Why does AI-created IP cause an issue?
To resolve the question of how to deal with AI-created intellectual property (IP), we simply need to look at the original purpose of IP.
The ownership of IP is derived from its creator; whether that’s patents, copyright, designs, trade marks or anything else. Generally the original creator – or creators – owns the IP rights unless there is some contract to the contrary. For example, IP ownership clauses are common in employment contracts and contracts with external designers. In some countries, including the UK, patent law automatically moves IP ownership to employers without the need for an explicit clause in their contracts.
What happens when AI creates IP?
There’s some debate on whether this is currently possible. However whether it can happen now or in the future is a question that’s already being asked. Dr Stephen Thaler has applied for patents around the world naming his AI, Dabus, as the inventor. In the UK and Europe, these applications have been rejected for what amounts to technicalities around the ownership or inventorship.
Both the UK courts and EPO agree that an inventor must be a natural person with legal personality. For instance someone that can enter contracts, own property, sue and be sued – and so AI cannot be the inventor.
Without an inventor, there is no mechanism to recognise an owner of the IP.
Why is the definition of an inventor an issue?
The core purpose of recognising IP is to encourage the sharing of innovation and creativity whilst protecting the investment. Put simply, if a person or company spends time, money and effort developing a new idea, IP law allows them to share it widely for commercial and educational purposes, whilst protecting them from copycats who wouldn’t have to make the same investment.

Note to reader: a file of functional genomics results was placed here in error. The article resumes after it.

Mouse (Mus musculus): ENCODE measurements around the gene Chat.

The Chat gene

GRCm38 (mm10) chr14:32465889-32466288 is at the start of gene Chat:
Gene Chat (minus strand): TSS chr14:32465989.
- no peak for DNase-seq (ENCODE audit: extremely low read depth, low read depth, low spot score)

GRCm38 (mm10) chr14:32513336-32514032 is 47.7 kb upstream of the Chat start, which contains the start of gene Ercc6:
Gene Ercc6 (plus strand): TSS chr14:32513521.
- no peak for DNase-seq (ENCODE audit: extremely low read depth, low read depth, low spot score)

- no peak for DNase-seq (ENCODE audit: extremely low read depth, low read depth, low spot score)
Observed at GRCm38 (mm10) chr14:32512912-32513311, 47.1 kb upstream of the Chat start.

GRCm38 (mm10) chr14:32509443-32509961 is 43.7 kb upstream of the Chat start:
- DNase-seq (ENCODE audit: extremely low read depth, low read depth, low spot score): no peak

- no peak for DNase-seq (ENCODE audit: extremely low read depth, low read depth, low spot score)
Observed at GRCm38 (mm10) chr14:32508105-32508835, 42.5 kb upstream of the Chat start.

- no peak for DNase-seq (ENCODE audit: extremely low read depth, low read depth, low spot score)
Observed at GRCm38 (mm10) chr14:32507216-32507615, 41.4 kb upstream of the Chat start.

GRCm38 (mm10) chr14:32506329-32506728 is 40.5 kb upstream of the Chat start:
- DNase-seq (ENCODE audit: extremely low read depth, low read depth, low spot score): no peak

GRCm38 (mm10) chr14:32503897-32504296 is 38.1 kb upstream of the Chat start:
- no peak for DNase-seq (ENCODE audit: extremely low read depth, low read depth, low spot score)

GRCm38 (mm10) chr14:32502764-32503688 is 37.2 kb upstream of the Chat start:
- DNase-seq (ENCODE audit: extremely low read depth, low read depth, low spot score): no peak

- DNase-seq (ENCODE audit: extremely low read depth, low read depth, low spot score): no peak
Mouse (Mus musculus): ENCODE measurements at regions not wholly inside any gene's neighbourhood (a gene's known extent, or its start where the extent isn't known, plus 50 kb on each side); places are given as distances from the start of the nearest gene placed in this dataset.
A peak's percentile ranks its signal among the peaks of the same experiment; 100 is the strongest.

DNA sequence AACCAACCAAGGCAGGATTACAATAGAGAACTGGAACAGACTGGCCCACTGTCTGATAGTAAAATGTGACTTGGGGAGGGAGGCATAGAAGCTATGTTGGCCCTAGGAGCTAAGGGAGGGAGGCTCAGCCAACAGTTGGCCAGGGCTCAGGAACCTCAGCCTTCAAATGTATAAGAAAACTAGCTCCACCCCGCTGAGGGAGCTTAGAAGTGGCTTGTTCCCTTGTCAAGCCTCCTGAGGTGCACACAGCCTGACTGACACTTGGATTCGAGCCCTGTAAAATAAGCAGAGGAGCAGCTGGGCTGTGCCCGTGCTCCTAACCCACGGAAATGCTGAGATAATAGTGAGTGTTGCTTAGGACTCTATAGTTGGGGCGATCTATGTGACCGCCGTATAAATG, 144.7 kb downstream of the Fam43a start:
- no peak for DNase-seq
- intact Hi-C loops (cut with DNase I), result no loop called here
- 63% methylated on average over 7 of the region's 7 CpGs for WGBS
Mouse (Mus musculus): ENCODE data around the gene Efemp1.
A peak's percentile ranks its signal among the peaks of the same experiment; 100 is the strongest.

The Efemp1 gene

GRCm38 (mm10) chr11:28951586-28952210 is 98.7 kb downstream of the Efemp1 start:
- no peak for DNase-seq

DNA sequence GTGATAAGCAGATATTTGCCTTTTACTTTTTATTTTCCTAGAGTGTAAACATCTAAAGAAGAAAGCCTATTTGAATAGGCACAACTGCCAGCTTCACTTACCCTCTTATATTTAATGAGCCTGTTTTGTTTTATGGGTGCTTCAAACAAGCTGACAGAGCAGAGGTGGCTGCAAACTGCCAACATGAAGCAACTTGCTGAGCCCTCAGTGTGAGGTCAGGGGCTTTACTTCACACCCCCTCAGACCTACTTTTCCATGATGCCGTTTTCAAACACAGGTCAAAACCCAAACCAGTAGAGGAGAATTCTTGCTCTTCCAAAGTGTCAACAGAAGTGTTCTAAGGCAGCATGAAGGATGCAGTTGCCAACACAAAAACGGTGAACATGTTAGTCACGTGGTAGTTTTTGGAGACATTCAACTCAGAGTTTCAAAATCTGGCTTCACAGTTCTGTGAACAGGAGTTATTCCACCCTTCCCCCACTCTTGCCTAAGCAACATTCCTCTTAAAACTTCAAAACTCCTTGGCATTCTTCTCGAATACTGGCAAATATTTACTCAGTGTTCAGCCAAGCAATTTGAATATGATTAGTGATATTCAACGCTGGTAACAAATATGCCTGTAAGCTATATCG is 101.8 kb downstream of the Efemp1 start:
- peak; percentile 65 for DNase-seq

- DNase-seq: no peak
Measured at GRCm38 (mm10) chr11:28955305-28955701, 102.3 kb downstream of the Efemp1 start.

Where there is no recognised owner of IP, anyone can use it once it’s in the public domain. AI doesn’t act in a vacuum. It still needs humans to control it and set it to particular tasks. The absence of a recognised owner creates a risk for an AI controller in sharing their ideas.
Utilising AI as a piece of equipment
The answer is not the AI. Instead, AI can be seen as another tool employed by companies and individuals in their work. Much as CAD has become ubiquitous for engineers, AI can become ubiquitous in the future.
It will be the companies and individuals who own the AI machine that have to make the investment in the AI, and will have control of whether or not to share the outputs of the AI.
Protecting AI output in IP law
The answer to protecting AI output already lies in the UK Copyright Designs and Patents Act (CDPA). Section 9(3) of this act says “In the case of a literary, dramatic, musical or artistic work which is computer-generated, the author shall be taken to be the person by whom the arrangements necessary for the creation of the work are undertaken”.
In other words, the person who sets up the computer and sets it running is the creator. Therefore they are the first owner of the copyright.
It seems a relatively simple step to extend this provision to all types of work – not just literary, dramatic, musical or artistic work. The person who sets the AI a particular task, and makes it possible for the AI to complete that task, is the inventor. This can then be treated as any normal invention, and provides the necessary encouragement and protection to that person (or their employer).
This solution avoids all the questions about whether or not AI can – or will ever be able to – invent. The section of the CDPA was written in 1988, so there’s no reason it couldn’t be implemented now, to future proof this part of UK IP law.
I hope you agree that Oliver’s suggestions are relatively easy to fit into IP law. Barker Brettell has extensive experience of working with AI technology and encourage inventors to discuss further. We’d be happy to introduce you to Oliver to chat about protecting your IP from AI-generated content. Get in touch.